Next are the Detroit Lions and the Cleveland Browns. The Lions have Matt Stafford, and he’s a franchise quarterback without question. Quietly throwing 5,000 yards a couple seasons ago tends to cement that sentiment and the team did not have a bad 2013 campaign because of his arm, after all. Their problems are huge elsewhere and, like many early teams’ picks, they should pick accordingly. And the Browns have a decent quarterback in Brandon Weeden — (OK, he’s passable, but you’ll take that, right, Browns fans? On a personal note I really hope you guys sweep the Steelers). In all honesty they look like they have some potential, especially with Trent Richardson (who showed some flashes of greatness last season) but their most desperate positions are also on defense.

This brings us to Arizona. Why will they take the first 2013 quarterback? Because the Cardinals are the first team in the draft that completely embarrasses the franchise. Their talent level at the position is so bad that Roger Goodell probably calls it ‘damage to The Shield’ . They have problems at almost every position except the number one wide receiver, and all Larry Fitzgerald needs is a decent quarterback to get the ball somewhere near him. The QB should be quick – how else will he survive behind that atrocious line? But we know the Cardinals are working from the ground up by hiring hired Bruce Arians, the guy who ran the Indianapolis offense while Chuck Pagano was recovering last season. An offensive mind like this would love to see a quarterback with some actual potential. None of the three quarterbacks on the carousel last year had any faith in them by the coaching staff and I don’t see the new one feeling any different. The Cardinals started 4-0 and wound up with the seventh pick in the draft; in other words, they did the fans no favors after the hot start. Other than the Chiefs, they ranked the worst in total passing in 2012 among the top six draft picks and their situation is the most dire.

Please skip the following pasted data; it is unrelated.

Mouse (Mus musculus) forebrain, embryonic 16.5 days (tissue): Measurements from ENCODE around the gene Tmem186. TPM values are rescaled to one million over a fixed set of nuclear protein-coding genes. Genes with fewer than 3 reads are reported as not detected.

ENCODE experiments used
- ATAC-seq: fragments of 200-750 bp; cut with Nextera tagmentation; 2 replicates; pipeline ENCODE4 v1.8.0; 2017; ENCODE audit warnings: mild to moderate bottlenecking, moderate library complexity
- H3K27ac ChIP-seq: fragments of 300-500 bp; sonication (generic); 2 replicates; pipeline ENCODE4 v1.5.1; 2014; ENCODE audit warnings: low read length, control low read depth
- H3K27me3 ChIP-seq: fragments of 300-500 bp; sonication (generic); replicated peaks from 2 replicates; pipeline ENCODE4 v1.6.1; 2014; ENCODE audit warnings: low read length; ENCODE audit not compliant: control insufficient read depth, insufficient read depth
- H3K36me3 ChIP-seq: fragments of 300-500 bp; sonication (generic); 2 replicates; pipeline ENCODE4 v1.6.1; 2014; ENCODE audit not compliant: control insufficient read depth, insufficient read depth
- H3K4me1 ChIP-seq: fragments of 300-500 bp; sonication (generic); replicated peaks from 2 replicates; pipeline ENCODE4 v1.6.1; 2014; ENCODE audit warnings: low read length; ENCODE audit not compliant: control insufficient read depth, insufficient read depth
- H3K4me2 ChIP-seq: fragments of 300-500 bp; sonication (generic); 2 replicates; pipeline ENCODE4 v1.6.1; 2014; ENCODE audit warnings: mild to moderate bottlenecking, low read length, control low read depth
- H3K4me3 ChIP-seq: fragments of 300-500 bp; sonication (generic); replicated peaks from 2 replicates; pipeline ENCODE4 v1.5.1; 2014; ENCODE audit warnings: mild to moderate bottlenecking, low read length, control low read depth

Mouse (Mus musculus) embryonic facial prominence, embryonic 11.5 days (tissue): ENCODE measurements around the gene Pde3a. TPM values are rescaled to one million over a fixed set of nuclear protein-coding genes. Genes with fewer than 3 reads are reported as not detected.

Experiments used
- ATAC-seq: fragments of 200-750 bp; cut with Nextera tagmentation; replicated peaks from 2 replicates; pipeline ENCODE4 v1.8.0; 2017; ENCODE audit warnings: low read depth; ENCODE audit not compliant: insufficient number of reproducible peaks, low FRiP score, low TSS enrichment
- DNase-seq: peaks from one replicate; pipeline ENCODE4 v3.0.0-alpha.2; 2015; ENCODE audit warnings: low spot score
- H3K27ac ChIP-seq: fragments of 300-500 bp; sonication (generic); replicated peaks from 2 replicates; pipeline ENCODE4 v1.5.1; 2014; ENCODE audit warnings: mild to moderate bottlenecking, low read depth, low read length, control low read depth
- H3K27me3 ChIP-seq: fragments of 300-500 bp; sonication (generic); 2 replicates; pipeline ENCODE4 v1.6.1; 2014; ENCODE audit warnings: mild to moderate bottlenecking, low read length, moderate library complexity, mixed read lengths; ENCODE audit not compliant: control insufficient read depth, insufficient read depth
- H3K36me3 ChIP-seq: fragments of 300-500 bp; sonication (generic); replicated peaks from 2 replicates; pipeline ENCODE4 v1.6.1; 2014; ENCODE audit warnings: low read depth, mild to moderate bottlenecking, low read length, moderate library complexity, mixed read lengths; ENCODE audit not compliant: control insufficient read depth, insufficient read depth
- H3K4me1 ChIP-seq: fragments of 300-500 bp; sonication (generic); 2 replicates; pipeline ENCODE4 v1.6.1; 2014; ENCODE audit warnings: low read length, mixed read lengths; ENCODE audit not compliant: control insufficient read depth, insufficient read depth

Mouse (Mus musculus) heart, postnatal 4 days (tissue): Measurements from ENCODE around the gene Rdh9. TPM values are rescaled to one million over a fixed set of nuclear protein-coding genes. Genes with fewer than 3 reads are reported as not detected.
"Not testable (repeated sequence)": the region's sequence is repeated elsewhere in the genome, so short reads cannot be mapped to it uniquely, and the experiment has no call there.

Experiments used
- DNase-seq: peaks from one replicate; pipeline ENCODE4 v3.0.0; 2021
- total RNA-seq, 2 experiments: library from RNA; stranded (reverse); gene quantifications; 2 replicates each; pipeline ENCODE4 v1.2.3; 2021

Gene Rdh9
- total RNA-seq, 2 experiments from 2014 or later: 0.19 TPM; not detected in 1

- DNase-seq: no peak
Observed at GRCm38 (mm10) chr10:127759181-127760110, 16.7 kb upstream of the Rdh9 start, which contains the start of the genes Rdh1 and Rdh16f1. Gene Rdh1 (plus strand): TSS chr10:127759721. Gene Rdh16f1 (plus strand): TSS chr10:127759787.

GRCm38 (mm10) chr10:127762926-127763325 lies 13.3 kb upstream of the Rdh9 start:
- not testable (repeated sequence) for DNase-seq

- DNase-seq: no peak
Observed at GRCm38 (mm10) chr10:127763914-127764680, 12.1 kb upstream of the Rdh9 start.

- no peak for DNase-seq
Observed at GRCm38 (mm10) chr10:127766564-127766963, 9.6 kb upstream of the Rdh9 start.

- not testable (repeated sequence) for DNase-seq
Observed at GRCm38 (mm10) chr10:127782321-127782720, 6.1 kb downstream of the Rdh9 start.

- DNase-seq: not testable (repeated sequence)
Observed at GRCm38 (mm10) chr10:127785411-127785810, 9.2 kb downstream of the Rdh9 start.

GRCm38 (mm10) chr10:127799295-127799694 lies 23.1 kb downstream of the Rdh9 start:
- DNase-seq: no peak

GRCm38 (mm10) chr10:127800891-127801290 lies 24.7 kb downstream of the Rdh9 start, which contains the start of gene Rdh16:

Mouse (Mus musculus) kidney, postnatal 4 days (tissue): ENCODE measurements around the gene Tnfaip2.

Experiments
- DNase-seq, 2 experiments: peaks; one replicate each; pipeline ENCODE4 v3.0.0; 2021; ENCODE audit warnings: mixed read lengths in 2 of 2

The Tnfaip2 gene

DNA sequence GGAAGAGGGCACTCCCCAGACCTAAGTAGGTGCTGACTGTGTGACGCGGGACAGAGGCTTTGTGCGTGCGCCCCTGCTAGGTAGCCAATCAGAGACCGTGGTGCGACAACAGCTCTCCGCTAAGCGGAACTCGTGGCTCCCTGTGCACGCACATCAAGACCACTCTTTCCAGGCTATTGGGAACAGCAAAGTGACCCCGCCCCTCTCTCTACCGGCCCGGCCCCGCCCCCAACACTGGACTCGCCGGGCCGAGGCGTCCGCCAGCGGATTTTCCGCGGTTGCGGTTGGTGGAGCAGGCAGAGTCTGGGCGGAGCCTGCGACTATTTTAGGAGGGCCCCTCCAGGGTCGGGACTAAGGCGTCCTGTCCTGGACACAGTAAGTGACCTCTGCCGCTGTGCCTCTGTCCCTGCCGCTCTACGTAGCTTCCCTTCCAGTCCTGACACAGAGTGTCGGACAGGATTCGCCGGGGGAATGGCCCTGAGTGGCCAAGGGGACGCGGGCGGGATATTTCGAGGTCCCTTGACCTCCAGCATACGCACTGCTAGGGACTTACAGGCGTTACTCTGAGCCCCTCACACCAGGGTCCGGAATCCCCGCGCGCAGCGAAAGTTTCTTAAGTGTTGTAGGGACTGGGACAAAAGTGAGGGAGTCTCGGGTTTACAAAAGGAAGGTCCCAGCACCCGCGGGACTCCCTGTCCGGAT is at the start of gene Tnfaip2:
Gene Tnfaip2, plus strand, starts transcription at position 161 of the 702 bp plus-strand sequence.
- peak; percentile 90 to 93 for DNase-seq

Despite a very shaky history with the Draft Crystal Ball, I would expect the Cardinals’ pick to be Geno Smith; whether or not he is the actual future of the franchise is debatable. In the end, though, draft speculation is always a little tough — just ask Aaron Rodgers.

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About the Author

Chris O'Toole (Colorado State '12, Chapman '15) recently finished a Screenwriting MFA. He has written for Livestrong, CBS, and other publications. Love, hate, and job offers can be sent to: otool102@mail.chapman.edu